Identity formation and preservation are complex issues. The purpose of this article is to explore the importance of identity and adoption for Aboriginal children in Canada. Some of the work has been adapted from a PhD study (Carriere, 2005). The objectives of this study were: (1) to describe how connectedness relates to health for First Nation adoptees, and (2) to explore legislative, policy, and program implications in the adoption of First Nation children. I focused on First Nation children in the province of Alberta, where a provincial policy directive existed that impeded the adoption of First Nation children. The findings of the study suggest that, for First Nation adoptees, a causal relationship exists between connection to birth family, community, and ancestral knowledge, and health. The major finding is that loss of identity may contribute to impaired physical, spiritual, mental, and emotional health for First Nation adoptees.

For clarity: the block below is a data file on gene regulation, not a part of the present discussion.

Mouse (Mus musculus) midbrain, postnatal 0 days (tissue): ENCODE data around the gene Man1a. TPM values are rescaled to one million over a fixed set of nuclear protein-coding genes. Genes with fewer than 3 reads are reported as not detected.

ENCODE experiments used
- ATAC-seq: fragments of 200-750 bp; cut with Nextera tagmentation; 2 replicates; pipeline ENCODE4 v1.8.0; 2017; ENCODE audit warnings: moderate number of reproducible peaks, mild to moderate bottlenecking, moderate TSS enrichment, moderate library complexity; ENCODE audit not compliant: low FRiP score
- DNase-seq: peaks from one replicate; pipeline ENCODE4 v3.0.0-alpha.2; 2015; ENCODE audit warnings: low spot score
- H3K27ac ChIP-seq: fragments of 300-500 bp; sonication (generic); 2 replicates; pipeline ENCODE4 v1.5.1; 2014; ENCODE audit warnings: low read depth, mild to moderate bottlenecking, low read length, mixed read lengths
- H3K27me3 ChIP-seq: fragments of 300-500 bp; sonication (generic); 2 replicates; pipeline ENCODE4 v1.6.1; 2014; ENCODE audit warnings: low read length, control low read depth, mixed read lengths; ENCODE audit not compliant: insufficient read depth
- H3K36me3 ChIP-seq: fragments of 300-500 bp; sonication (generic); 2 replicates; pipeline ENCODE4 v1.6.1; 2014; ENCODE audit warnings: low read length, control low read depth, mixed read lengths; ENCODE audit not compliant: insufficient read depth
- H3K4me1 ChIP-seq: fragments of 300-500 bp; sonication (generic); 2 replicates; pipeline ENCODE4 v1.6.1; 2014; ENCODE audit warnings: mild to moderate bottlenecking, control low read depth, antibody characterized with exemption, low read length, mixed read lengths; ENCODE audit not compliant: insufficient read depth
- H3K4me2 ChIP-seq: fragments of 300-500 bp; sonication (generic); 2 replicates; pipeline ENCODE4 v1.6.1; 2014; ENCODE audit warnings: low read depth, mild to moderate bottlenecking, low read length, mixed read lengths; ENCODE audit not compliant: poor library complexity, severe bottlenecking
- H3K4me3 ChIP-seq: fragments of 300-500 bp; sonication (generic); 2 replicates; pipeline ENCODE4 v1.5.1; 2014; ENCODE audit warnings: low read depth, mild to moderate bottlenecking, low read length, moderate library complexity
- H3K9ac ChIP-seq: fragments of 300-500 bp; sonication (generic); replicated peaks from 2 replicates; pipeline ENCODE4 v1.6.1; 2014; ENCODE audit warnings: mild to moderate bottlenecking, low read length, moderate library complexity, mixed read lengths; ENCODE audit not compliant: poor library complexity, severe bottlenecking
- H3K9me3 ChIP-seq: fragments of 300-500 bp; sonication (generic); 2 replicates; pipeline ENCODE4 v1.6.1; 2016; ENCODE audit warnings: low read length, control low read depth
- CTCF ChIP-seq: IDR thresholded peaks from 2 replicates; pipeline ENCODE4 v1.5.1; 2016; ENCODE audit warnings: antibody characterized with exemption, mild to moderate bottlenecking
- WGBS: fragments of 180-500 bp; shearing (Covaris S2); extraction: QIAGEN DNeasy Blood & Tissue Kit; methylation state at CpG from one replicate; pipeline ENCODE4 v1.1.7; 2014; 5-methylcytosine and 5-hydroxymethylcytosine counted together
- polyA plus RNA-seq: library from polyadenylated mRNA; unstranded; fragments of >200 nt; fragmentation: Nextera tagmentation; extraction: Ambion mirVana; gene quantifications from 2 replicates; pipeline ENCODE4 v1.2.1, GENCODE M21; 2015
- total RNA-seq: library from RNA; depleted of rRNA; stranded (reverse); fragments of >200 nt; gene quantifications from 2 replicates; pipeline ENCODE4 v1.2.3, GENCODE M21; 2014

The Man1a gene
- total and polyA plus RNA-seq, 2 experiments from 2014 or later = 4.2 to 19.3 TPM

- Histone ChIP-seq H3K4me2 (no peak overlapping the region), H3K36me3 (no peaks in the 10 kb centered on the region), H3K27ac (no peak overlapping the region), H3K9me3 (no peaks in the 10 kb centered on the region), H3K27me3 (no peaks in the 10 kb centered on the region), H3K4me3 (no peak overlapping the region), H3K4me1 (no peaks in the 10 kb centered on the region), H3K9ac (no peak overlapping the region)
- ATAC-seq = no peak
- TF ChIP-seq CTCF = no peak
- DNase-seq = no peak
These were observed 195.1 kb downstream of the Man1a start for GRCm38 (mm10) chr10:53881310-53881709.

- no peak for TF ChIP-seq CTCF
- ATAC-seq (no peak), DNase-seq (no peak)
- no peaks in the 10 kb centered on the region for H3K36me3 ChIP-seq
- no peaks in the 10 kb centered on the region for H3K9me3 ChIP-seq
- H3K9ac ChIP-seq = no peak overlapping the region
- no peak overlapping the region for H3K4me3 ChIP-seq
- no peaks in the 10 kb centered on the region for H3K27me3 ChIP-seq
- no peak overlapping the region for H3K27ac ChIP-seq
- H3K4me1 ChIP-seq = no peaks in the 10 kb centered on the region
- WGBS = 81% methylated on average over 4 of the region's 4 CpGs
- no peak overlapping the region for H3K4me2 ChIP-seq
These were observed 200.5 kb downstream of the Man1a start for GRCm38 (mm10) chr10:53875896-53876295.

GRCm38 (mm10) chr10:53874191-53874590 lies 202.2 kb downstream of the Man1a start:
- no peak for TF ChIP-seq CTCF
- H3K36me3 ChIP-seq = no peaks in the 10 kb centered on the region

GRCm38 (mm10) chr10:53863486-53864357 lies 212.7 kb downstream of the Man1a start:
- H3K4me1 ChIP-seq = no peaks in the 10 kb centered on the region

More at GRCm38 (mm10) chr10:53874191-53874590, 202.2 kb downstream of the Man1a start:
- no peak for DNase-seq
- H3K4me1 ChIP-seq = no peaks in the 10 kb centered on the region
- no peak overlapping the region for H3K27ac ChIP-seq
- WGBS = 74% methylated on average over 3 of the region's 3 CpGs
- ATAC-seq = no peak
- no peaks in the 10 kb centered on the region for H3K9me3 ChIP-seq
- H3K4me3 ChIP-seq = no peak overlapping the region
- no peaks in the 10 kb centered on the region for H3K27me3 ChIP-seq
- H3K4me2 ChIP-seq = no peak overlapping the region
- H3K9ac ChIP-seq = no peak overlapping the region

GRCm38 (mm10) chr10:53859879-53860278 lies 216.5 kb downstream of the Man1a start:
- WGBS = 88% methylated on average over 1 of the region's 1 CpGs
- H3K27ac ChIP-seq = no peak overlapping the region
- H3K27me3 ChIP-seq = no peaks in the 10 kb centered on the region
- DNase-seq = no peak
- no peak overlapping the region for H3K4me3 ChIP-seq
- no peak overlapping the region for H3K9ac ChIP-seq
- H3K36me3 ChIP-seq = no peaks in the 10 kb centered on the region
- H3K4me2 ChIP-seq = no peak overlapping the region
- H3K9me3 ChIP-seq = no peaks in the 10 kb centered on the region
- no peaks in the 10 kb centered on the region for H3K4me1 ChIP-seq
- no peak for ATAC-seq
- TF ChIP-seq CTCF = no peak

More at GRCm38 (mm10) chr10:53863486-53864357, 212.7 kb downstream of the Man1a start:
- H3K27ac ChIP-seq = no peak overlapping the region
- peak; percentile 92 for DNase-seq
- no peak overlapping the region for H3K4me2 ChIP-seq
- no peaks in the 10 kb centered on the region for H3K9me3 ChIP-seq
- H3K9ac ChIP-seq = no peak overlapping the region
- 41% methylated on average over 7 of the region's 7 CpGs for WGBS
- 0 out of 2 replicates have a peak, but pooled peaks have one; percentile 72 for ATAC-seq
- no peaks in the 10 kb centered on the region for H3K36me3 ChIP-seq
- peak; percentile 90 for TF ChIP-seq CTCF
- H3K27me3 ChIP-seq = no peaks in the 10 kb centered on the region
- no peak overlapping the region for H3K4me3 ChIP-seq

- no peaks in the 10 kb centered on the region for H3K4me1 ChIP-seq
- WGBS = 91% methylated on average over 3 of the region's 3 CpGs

This article is presented from a broader lens that will consider how these findings apply to other Aboriginal populations, such as Métis children. This includes an examination of current literature that explores identity for Aboriginal children, including traditional spiritual perspectives on identity formation. The article provides suggestions on how identity can be preserved for adopted Aboriginal children through programs and policies with a focus on practice that honours the holistic development of Aboriginal children. Within this framework for child development, the resilience of children is fostered through a caring network of professional and personal supports.
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